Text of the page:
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METRO

Rail Car Fire Shuts Down Green Line

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By Megan Greenwell
Washington Post Staff Writer
Monday, April 9, 2007

One of Metro's newest rail cars caught fire yesterday after its motor overheated, shutting down the Green Line's Waterfront-SEU Station for more than two hours, fire officials said.

As many as 100 firefighters responded to the blaze, extinguishing it quickly and evacuating 30 to 70 riders on board at the time. No injuries were reported.

A train operator heard a loud boom as he pulled out of the L'Enfant Plaza Station heading toward Branch Avenue just after 10 a.m., Metro spokeswoman Joanne Ferreira said. Arriving at Waterfront, the next station on the line, the driver saw smoke and flames coming out of the bottom of the last car of the six-car train.

"The driver asked everyone to leave the train, which they did without incident," Ferreira said. "The station was pretty smoky, but everyone was fine."

The station remained closed until 12:40 p.m. to allow the smoke to clear and the damaged train to be hauled to a railroad yard.

D.C. fire department spokesman Alan Etter said the fire appears to have been the result of an overheated motor in the car, part of a fleet of new models manufactured by Alstom. Officials were unsure when that particular car joined the fleet.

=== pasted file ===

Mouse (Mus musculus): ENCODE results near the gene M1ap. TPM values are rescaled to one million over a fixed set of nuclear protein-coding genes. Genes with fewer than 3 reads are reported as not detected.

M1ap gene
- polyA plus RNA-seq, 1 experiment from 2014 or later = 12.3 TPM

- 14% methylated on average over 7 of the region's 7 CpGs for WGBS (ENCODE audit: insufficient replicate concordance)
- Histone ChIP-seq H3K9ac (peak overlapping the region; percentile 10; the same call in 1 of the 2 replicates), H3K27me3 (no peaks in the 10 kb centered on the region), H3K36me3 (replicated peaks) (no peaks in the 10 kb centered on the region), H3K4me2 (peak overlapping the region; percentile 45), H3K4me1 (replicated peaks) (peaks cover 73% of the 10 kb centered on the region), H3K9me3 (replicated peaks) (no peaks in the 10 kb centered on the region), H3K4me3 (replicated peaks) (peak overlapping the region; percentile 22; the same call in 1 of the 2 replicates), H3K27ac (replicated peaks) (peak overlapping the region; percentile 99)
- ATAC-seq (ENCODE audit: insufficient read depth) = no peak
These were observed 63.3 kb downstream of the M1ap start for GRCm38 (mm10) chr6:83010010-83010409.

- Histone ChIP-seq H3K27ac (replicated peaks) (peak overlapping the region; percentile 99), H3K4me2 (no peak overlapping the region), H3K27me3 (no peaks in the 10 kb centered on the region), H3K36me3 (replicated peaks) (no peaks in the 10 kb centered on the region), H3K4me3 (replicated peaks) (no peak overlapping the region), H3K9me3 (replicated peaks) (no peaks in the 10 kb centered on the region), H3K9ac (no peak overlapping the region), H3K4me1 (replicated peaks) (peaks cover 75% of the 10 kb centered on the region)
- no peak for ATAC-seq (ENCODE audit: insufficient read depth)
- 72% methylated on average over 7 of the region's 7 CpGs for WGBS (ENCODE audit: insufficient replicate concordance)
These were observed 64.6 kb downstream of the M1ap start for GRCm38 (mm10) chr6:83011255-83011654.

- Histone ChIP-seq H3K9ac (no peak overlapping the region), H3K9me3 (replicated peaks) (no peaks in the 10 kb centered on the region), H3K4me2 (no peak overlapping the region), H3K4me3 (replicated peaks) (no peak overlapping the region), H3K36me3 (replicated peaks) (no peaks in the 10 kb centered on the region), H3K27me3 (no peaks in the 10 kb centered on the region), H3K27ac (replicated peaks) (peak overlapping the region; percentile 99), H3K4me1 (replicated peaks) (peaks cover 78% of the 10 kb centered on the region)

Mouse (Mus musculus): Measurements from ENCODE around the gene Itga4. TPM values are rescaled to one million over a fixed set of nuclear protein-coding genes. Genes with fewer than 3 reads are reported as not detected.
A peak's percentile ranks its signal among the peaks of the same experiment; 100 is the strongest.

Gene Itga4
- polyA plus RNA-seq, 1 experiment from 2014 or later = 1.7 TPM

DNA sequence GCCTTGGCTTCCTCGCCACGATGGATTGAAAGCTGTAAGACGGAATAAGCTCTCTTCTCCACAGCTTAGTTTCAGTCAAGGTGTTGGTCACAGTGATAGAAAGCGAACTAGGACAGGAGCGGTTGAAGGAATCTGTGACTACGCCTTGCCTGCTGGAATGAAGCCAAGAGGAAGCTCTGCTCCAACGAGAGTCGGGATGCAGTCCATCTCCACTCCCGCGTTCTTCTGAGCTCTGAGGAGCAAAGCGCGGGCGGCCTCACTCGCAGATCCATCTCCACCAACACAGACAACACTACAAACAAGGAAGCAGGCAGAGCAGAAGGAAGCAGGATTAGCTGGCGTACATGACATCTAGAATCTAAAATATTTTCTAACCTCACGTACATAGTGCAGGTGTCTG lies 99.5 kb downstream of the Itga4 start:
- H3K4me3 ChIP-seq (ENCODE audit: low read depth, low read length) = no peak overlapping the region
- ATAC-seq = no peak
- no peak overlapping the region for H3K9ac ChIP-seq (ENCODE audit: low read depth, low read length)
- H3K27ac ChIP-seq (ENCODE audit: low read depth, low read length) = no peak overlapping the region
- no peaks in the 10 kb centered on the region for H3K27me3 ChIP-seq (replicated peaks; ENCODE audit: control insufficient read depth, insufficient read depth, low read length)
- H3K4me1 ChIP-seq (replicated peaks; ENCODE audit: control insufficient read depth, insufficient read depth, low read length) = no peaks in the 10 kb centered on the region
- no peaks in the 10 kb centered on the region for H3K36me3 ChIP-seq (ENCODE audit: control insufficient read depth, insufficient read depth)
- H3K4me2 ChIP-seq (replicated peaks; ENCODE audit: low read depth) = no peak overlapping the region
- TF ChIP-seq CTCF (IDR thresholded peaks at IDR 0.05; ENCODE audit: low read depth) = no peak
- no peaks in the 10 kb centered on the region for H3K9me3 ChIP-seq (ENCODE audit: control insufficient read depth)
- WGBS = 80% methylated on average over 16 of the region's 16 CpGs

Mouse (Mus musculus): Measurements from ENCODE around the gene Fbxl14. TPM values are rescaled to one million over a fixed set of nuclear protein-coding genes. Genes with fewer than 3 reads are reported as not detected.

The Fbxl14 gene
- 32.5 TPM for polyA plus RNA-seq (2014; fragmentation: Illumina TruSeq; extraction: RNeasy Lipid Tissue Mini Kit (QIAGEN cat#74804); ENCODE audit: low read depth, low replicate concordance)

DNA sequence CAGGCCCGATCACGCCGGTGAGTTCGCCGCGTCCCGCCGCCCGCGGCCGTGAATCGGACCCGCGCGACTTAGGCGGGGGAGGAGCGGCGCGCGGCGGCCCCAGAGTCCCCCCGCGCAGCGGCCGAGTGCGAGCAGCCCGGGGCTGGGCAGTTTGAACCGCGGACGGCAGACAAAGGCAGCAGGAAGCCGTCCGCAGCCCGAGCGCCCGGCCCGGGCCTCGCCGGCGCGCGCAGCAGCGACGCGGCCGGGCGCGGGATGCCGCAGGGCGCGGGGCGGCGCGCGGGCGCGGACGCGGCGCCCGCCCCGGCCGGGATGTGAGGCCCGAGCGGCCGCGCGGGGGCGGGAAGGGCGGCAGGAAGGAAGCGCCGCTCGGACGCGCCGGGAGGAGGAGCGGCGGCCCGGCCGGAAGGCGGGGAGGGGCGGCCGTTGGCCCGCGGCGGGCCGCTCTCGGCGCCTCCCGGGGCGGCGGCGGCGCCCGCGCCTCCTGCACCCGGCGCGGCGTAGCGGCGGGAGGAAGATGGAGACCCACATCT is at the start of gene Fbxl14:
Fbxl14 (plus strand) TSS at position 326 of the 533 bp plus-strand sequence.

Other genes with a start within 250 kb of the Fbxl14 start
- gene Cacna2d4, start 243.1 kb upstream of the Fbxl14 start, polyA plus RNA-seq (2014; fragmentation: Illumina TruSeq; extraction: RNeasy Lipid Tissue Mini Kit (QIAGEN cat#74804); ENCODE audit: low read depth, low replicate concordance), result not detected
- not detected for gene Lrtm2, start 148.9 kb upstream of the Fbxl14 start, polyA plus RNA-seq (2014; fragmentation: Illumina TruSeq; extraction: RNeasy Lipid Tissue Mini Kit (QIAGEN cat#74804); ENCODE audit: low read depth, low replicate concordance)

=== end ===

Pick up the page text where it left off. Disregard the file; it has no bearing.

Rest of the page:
Ferreira said transit officials will meet with representatives of the company to discuss the incident. But administrators say they do not believe the malfunction is part of a larger problem with the Alstom 6000-series cars, she said.

"This is very rare to have a fire on a train," she said. "It's really very unusual, but we will investigate to see what happened."

In January, three fires within a week on the tracks at Farragut North shut that station repeatedly during the weekday morning commute. Metro officials concluded that two of those incidents were caused by stray electrical currents, and the third was the result of friction igniting paper that had been thrown onto the tracks.

Yesterday's fire was not expected to affect this morning's commute.


© 2007 The Washington Post Company

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